Is the Middle East under a curse? Sometimes one wonders as one reviews Israeli-Arab armed conflicts and now Saddam Hussein's invasion of peaceful Kuwait, which threatens to explode into an ugly and devastating war.
If people -- many people -- sympathized with the Iraqis as they stood firm for eight years in the Iranian war, and if they agreed with Saddam that the Gulf haves should at least pay their financial share for their protection by canceling Saddam's war debts, then no one could understand, let alone sympathize with him in his invasion of Kuwait. Even when some people would side with him in his claim to the two small islands on his borders with Kuwait, no one could condone Saddam's use of force. A charter member of the Arab League and the Arab Defense pact and a signatory to the United Nations Charter, Iraq was and remains under the obligation to seek peaceful means for the solution of its problems.
Saddam's Arab brothers came to his support recently when many in the West objected to his statement about possible use of chemical weapons if attacked by Israel. They explained that his statement was not a threat but an expression of self-defense, and as long as no Israeli attack was contemplated, the matter should be put to rest. Hardly had this incident started to fade away when the world witnessed Saddam's invasion of Kuwait. Who in the Arab world could find justification or offer defense of Saddam's action? It was a stab at the Arabs before it became a threat to the oil security of the world.
How can wise men now move the Middle East from sure armed conflict to a possible peaceful solution? I must admit that positions have been sharply defined to a degree that scarcely leaves room for maneuver. This renders the task more difficult but more urgent, too.
To start, all Arab states, including Iraq and Kuwait, should confirm in an inter-Arab meeting:
That they are bound by the league's pact and the U.N. Charter.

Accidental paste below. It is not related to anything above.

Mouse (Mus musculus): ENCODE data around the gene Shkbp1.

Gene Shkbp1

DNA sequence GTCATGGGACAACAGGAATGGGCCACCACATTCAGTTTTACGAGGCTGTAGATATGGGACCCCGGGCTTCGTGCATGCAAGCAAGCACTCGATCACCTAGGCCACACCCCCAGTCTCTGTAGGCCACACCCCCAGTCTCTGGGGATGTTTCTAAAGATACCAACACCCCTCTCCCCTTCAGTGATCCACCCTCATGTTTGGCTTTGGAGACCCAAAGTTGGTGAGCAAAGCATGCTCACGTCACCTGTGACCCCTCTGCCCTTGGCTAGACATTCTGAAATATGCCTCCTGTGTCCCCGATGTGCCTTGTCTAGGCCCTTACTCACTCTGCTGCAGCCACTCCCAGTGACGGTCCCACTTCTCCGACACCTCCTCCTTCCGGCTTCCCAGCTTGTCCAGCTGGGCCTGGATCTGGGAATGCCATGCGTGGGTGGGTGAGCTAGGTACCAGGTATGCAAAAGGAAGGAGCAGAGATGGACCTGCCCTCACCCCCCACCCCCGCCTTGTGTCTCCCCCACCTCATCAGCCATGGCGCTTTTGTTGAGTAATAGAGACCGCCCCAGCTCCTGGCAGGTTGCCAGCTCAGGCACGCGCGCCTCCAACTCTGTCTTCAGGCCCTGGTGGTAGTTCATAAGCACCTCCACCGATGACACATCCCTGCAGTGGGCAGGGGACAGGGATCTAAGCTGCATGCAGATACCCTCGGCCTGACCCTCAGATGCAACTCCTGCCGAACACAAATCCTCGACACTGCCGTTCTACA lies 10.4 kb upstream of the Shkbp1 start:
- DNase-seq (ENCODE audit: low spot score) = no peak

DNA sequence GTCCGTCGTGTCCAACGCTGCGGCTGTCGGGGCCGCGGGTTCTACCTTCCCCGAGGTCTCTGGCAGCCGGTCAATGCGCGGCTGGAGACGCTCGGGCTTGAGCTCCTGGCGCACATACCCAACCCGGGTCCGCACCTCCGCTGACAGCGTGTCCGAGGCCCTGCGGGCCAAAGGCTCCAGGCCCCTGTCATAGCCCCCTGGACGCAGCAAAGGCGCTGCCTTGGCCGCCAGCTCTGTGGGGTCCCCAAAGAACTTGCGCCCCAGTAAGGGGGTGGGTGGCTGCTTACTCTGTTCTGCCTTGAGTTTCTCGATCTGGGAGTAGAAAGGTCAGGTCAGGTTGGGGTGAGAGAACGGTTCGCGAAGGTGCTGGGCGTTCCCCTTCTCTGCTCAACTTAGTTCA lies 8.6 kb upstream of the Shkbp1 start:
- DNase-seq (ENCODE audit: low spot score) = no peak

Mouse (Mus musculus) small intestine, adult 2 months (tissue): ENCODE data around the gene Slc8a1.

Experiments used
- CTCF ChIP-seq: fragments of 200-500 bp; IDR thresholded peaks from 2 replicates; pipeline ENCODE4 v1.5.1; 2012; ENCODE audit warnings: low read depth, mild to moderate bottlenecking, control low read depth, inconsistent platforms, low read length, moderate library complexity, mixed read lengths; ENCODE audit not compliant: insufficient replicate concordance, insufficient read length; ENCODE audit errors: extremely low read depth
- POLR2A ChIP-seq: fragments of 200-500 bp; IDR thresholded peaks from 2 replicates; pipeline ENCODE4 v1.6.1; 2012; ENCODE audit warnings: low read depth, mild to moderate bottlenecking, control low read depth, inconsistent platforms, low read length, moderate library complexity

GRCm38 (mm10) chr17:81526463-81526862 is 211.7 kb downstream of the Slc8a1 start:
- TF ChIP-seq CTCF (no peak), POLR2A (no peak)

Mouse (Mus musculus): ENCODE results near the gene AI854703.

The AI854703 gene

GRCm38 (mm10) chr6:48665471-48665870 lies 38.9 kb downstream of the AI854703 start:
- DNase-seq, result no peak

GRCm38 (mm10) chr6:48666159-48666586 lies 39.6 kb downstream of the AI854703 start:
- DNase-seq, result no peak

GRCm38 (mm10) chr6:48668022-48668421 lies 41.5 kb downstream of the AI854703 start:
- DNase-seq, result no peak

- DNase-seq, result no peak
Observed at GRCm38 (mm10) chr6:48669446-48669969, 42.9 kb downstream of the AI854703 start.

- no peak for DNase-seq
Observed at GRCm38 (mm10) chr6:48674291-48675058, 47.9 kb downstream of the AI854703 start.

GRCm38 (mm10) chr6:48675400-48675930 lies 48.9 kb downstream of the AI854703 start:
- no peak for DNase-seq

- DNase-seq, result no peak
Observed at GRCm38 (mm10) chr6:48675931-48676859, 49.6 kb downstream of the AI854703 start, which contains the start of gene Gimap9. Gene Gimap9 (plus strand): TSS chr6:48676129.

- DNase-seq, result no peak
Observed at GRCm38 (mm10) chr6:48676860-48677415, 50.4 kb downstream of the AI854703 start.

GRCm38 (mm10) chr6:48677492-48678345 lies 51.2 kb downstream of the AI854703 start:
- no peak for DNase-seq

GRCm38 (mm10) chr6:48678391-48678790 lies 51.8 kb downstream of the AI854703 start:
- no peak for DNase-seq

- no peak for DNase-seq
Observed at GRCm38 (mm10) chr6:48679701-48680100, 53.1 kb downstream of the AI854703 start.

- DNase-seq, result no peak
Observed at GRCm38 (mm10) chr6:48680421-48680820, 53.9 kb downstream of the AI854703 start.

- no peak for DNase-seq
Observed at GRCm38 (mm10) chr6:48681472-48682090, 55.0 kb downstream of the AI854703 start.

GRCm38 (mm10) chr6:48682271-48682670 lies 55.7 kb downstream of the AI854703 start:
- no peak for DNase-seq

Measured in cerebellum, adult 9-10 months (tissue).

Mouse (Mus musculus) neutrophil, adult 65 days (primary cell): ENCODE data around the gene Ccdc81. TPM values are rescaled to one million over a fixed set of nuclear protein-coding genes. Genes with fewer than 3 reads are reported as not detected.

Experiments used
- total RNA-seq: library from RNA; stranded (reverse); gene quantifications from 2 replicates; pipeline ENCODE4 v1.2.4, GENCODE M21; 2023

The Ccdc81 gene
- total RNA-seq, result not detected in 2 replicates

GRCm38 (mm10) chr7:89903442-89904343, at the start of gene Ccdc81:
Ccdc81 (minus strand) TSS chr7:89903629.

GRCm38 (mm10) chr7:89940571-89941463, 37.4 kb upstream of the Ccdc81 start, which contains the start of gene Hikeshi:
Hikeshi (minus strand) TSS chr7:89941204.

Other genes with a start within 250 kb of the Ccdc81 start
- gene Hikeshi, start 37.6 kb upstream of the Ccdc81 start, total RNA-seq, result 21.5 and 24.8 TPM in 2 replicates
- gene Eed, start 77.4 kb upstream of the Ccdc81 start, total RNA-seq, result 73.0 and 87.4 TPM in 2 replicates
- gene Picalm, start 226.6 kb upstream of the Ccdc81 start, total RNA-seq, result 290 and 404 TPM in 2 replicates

That they commit themselves to solve their differences by peaceful means.
That Iraq commits itself to withdraw its troops from Kuwait.
That the Arab countries recognize that Iraq has a legitimate call for financial help, and cancel its war debts and provide funds to rebuild Iraq.
That differences over the Iraq and Kuwait border be mediated by the Arab League.
That withdrawal of Iraq's forces, in application of its commitment as stated above, starts with the beginning of the inter-Arab meeting, allowing the rulers of Kuwait to return to their country.
That once Iraq withdraws, the Kuwaitis pronounce in freedom whether they want to remain independent to federate or unite with Iraq.
That the Arab states that have invited non-Arab forces invite them to withdraw once the situation has returned to normal, leaving behind an Arab force that would be stationed on the border between Iraq and Kuwait.
No one wants appeasement. Iraq's Arab neighbors more than anyone else cannot afford it. Equally the Western world, which relies heavily on Arab oil, cannot afford it either. But surely we all can afford to give diplomacy a chance.
Is there a chance for success? No one wants war. While the West possesses highly sophisticated means of destruction, destruction will undoubtedly be widespread. The oil fields will face a cruel fate. Contamination from chemical warfare could be devastating.
Saddam surely realizes that the world did not move all those troops and all that equipment simply to watch Iraq digest Kuwait and pose a threat to its neighbor. Saddam should also realize that the Soviet Union can no longer repeat past roles of superpower confrontation. Nor can Iran extract him from his predicament.
For Saddam to clear his books and bank on a financially secure future, he can claim success. For Kuwait to regain its sovereignty is equally a triumph. For oil to continue to flow unhindered in peace and for world prosperity -- there lies a great achievement.
Maybe then we could persuade the Israeli leaders to contribute their share of wisdom and enter into the long awaited dialogue with the PLO to reach an honorable and lasting peaceful settlement.
Now more than ever the Middle East needs not terrorism, not extremism, not hard-liners, but wisdom and statesmanship. The writer is Egypt's former ambassador to the United States.